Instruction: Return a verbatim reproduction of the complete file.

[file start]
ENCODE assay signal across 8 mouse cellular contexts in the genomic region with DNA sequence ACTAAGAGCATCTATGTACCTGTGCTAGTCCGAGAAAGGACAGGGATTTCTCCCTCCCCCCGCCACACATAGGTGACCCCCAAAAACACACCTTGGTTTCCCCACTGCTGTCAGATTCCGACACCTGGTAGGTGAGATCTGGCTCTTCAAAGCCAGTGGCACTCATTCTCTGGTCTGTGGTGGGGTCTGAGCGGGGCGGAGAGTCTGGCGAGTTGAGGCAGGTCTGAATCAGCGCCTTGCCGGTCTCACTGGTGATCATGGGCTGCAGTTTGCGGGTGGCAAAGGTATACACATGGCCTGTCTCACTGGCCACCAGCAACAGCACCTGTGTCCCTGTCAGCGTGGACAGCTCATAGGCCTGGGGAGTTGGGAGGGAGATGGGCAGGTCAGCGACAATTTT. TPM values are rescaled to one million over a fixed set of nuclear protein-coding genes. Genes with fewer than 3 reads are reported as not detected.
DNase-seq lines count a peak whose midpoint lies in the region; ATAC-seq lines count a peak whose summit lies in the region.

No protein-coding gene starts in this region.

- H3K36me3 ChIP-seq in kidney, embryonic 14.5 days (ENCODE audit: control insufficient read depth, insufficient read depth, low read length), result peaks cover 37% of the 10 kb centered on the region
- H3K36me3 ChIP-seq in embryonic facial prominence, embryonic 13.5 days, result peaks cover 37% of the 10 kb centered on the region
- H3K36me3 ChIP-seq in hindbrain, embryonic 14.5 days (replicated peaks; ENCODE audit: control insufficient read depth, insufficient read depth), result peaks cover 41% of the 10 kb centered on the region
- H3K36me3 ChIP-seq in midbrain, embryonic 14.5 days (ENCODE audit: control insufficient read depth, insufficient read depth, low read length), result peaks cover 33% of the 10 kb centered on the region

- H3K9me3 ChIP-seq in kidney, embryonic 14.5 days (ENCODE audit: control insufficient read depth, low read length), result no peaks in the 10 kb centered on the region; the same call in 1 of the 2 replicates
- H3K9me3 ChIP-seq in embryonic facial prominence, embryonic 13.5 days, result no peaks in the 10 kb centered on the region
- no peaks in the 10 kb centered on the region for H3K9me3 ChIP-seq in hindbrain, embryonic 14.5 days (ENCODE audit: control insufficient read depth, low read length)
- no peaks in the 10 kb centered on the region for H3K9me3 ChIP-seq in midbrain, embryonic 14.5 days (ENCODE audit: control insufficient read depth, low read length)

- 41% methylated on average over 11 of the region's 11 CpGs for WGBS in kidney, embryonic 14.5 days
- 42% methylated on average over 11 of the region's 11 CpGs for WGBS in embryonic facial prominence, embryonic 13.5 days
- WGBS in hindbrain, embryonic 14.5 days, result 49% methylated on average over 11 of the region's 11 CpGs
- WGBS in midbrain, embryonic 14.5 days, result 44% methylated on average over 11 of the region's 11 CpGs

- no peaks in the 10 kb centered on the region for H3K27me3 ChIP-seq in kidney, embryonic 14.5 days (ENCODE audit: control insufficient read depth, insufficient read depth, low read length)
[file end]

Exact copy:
ENCODE assay signal across 8 mouse cellular contexts in the genomic region with DNA sequence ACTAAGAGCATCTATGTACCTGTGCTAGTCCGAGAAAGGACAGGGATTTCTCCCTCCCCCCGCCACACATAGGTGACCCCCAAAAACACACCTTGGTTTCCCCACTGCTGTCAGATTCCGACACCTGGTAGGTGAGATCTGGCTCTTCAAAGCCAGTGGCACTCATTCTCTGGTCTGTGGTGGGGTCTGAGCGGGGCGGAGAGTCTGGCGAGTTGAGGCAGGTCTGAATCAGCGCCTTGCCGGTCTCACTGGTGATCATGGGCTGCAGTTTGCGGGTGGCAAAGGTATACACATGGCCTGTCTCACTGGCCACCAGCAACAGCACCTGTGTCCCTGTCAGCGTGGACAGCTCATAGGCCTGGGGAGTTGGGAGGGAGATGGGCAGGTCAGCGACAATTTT. TPM values are rescaled to one million over a fixed set of nuclear protein-coding genes. Genes with fewer than 3 reads are reported as not detected.
DNase-seq lines count a peak whose midpoint lies in the region; ATAC-seq lines count a peak whose summit lies in the region.

No protein-coding gene starts in this region.

- H3K36me3 ChIP-seq in kidney, embryonic 14.5 days (ENCODE audit: control insufficient read depth, insufficient read depth, low read length), result peaks cover 37% of the 10 kb centered on the region
- H3K36me3 ChIP-seq in embryonic facial prominence, embryonic 13.5 days, result peaks cover 37% of the 10 kb centered on the region
- H3K36me3 ChIP-seq in hindbrain, embryonic 14.5 days (replicated peaks; ENCODE audit: control insufficient read depth, insufficient read depth), result peaks cover 41% of the 10 kb centered on the region
- H3K36me3 ChIP-seq in midbrain, embryonic 14.5 days (ENCODE audit: control insufficient read depth, insufficient read depth, low read length), result peaks cover 33% of the 10 kb centered on the region

- H3K9me3 ChIP-seq in kidney, embryonic 14.5 days (ENCODE audit: control insufficient read depth, low read length), result no peaks in the 10 kb centered on the region; the same call in 1 of the 2 replicates
- H3K9me3 ChIP-seq in embryonic facial prominence, embryonic 13.5 days, result no peaks in the 10 kb centered on the region
- no peaks in the 10 kb centered on the region for H3K9me3 ChIP-seq in hindbrain, embryonic 14.5 days (ENCODE audit: control insufficient read depth, low read length)
- no peaks in the 10 kb centered on the region for H3K9me3 ChIP-seq in midbrain, embryonic 14.5 days (ENCODE audit: control insufficient read depth, low read length)

- 41% methylated on average over 11 of the region's 11 CpGs for WGBS in kidney, embryonic 14.5 days
- 42% methylated on average over 11 of the region's 11 CpGs for WGBS in embryonic facial prominence, embryonic 13.5 days
- WGBS in hindbrain, embryonic 14.5 days, result 49% methylated on average over 11 of the region's 11 CpGs
- WGBS in midbrain, embryonic 14.5 days, result 44% methylated on average over 11 of the region's 11 CpGs

- no peaks in the 10 kb centered on the region for H3K27me3 ChIP-seq in kidney, embryonic 14.5 days (ENCODE audit: control insufficient read depth, insufficient read depth, low read length)